Antidepressant drugs and BDNF
As mentioned above, it is possible that upregulation in expression and/or function of BDNF is involved in antidepressant treatment[78]. Antidepressants, including inhibitors of monoamine transporters and metabolism, activate TrkB rapidly in the rodent anterior cingulate cortex and hippocampus in vivo[79]. Importantly, acute antidepressant treatments induce activation of PLC? via TrkB, though no alteration in phosphorylation of MAPK or Akt was observed[79]. Using cultured cortical neurons, we also reported that pretreatment with antidepressant drugs, including imipramine and fluvoxamine, enhanced BDNF-induced glutamate release via increasing PLC? activation[80]. In our system, other pathways activated by TrkB (i.e. PI3K/Akt and MAPK/ERK pathways) were not changed after imipramine pretreatment. Importantly, the potentiation of glutamate release by imipramine was inhibited by BD1047, a sigma-1 receptor antagonist, suggesting the possible involvement of sigma-1 receptor function. Recently, we have also shown that SA4503, a sigma-1 receptor agonist, has a neuroprotective effect under oxidative-stress[81]. It is possible that a sigma-1 receptor has multiple functions in the CNS.
Fluoxetine, which is a widely prescribed medication for depression, improves neuronal function in the visual system of rats. In the adult rat visual cortex following chronic administration of fluoxetine, BDNF levels were increased. In addition, a similar increase in BDNF levels in the hippocampus was also indicated[82]. Antidepressants, including monoamine oxidase inhibitors, selective serotonin reuptake inhibitors, noradrenaline reuptake inhibitors, and tricyclic, noradrenergic, serotonergic antidepressants, all cause upregulation of BDNF[83]. Russo-Neustadt et al[84] reported that reboxetine (for 2 d) caused an increase in BDNF transcription in several hippocampal regions. The same increase was also induced after reboxetine application was combined with voluntary physical activity for 2 wk. On the other hand, citalopram (for 2 d) induced upregulation of BDNF in only the CA2 region of the hippocampus, and when combined with voluntary physical activity, the CA4 and dentate gyrus exhibited increased BDNF levels after 2 wk[84]. Recently, O'Leary et al[85] demonstrated that fluoxetine increases Phospho-Synapsin, postsynaptic density 95 (PSD-95), and synaptic GluR1 in the hippocampus of ovariectomized rats. Furthermore, they clarified that fluoxetine caused an increase in PSD-95 levels in ovariectomized wildtype mice but not in ovariectomized TrkB T1 (a truncated form of the TrkB receptor) transgenic mice, suggesting an involvement of TrkB signaling in fluoxetine action[85]. The influence of chronic antidepressant treatment on BDNF expression under stressful conditions has been investigated. After male rats were treated for 21 d with vehicle or with duloxetine and exposed to an acute swim stress (for 5 min) 24 h after the last injection, the chronic duloxetine modulated the rapid transcriptional changes of BDNF isoforms induced by swim stress[86]. In their system, a significant increase of exon VI and exon IX of BDNF was only found in rats that were pretreated with duloxetine, though exon IV was upregulated by stress in both vehicle- and duloxetine-treated rats. As shown, the effect of antidepressants on BDNF expression and function is gradually becoming more clear, though further studies are needed to understand the molecular mechanisms associated with each BDNF exon and their effect on clinical depression.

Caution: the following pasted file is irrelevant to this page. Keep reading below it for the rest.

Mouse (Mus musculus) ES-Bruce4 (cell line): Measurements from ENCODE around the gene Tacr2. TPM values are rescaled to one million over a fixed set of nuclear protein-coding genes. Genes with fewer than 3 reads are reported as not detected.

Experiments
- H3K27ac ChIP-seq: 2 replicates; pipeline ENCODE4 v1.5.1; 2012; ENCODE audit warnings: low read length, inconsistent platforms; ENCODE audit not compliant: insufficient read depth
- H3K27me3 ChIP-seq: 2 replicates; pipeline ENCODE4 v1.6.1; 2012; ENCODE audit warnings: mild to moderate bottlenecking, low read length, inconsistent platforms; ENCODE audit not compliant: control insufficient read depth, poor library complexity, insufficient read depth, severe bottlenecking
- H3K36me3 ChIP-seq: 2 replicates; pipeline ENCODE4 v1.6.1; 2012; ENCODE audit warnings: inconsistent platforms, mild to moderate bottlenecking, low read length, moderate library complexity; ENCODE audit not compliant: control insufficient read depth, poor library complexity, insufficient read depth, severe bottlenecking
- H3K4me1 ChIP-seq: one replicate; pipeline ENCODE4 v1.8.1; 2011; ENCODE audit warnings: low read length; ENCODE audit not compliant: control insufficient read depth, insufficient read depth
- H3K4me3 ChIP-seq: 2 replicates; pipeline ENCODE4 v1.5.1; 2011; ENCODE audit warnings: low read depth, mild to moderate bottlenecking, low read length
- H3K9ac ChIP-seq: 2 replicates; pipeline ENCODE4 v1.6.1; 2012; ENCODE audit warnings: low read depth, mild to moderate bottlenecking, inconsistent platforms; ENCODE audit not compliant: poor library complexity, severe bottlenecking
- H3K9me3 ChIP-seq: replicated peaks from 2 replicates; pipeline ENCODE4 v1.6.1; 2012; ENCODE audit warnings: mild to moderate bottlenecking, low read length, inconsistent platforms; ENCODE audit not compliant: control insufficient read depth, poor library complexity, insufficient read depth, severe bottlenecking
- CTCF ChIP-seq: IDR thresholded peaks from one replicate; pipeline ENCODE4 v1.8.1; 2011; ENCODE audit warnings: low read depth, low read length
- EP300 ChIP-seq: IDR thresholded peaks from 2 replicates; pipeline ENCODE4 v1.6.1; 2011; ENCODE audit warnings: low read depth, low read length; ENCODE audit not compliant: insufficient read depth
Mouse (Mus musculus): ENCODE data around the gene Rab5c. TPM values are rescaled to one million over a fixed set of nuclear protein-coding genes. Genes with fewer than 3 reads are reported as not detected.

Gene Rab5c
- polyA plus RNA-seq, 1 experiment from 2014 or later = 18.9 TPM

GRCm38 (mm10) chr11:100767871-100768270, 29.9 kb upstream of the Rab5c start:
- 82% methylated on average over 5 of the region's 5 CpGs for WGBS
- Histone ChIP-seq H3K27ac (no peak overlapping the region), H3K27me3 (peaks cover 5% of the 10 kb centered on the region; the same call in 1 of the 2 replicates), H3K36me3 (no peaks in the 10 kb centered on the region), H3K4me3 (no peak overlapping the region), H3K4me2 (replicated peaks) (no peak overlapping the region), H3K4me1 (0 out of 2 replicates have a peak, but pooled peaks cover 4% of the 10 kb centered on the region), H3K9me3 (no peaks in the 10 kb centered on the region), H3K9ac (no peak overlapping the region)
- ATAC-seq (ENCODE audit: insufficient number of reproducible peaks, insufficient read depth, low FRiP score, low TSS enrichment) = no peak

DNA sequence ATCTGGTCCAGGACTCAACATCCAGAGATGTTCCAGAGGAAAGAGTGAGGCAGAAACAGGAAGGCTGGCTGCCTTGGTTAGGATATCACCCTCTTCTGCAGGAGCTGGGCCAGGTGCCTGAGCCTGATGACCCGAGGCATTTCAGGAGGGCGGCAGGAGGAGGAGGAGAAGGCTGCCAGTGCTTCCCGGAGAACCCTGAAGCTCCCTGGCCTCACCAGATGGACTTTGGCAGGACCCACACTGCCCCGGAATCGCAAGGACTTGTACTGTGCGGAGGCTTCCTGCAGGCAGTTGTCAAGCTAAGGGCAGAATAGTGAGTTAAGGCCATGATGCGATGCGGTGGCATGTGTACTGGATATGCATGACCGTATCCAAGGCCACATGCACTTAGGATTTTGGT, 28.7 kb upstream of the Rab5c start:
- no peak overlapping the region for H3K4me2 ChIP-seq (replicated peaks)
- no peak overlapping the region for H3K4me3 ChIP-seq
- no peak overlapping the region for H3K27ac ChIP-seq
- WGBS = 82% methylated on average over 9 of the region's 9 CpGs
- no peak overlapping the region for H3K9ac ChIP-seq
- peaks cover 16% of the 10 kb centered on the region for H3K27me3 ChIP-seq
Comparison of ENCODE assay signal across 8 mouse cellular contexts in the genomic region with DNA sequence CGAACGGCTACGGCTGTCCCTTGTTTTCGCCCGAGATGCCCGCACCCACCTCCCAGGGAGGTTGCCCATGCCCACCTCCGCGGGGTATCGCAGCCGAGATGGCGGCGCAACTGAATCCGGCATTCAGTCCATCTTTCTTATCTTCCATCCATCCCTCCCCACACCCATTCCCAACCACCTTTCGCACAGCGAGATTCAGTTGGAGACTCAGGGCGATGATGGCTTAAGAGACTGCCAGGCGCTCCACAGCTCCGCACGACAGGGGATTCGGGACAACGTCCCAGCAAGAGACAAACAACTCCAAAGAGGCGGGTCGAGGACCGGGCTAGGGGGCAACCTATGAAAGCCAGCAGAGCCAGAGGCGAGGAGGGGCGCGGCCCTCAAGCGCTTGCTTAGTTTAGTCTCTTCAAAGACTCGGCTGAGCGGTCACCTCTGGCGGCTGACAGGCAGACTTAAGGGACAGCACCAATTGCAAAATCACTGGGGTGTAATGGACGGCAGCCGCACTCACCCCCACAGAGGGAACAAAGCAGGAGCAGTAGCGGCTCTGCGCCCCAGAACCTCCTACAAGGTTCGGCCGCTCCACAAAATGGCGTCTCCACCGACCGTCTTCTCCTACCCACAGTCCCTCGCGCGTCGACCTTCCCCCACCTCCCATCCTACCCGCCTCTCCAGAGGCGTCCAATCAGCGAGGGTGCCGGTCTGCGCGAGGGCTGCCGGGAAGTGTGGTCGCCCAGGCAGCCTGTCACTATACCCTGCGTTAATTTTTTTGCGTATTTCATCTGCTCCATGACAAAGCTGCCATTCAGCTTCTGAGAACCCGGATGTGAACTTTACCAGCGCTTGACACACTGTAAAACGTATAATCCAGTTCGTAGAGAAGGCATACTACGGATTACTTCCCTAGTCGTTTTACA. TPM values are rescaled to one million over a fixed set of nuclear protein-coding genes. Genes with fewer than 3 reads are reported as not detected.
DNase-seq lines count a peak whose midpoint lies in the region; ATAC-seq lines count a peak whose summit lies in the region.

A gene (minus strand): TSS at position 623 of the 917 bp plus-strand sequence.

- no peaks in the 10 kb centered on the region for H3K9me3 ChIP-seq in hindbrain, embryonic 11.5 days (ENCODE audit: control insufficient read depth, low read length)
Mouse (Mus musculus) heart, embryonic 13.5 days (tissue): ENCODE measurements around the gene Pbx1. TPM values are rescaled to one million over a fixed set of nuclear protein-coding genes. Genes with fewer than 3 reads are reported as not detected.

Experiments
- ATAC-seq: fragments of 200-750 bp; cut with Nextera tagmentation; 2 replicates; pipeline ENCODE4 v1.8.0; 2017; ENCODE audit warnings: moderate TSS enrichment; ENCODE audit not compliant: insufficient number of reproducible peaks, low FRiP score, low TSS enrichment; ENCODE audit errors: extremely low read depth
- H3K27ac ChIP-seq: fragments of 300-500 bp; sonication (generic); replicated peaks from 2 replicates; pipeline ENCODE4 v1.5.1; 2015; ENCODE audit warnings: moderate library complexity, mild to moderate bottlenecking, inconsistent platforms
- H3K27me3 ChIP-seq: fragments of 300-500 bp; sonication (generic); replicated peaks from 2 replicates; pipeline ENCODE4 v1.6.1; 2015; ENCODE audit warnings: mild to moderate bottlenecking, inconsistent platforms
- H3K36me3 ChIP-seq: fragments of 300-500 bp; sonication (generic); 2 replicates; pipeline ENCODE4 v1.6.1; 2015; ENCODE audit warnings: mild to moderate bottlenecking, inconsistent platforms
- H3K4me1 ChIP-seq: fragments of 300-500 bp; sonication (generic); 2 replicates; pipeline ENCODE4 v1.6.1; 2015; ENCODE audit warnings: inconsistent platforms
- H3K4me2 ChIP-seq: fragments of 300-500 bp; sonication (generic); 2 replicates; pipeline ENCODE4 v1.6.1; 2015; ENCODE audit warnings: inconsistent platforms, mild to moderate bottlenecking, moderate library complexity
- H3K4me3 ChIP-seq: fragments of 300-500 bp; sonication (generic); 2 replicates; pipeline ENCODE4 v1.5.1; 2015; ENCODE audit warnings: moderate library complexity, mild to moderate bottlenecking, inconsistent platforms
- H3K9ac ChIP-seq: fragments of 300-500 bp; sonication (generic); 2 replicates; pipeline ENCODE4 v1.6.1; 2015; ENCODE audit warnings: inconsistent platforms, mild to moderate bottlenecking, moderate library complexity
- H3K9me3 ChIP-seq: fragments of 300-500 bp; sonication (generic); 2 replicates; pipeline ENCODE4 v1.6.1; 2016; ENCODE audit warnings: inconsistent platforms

Estrogen, one of the sex steroids, is known to have strong effects on various brain functions including sex differentiation, learning and memory, synaptic plasticity, and neuroprotection[87-90]. In general, estrogen is mainly produced in the ovaries and the corpus luteum, and reaches the brain through blood vessels. Furthermore, it has been recently reported that estrogen is produced de novo from cholesterol in the brain[91-93]. Therefore, it is very interesting to know how estrogen production is regulated and how estrogen affects brain function. In this section, we briefly introduce several functions of estrogen in the brain. Specifically, as many studies suggest a link between estrogen and BDNF, we review one hypothesis concerning estrogenic action and potential interactions with BDNF.
Modulation of synaptic plasticity, learning and memory, and neuroprotection by estrogen
Sexual dimorphism in the brain is determined during critical perinatal periods[87,94]. It is well known that the determination is influenced by genetic background and sex steroid exposure. In the male brain during the perinatal stage, testosterone is converted to estrogen by cytochrome P450, and, in turn, the converted estrogen plays a role in brain differentiation. On the other hand, in the female brain, maternal estrogen does not affect sexual dimorphism because the estrogen in the serum binds to an estrogen-specific binding protein called ?-fetoprotein. Therefore, the estrogen complex is not able to access the brain. In summary, estrogen converted from testosterone causes differentiation to a male brain, while brains that are not exposed to such steroids become female brains.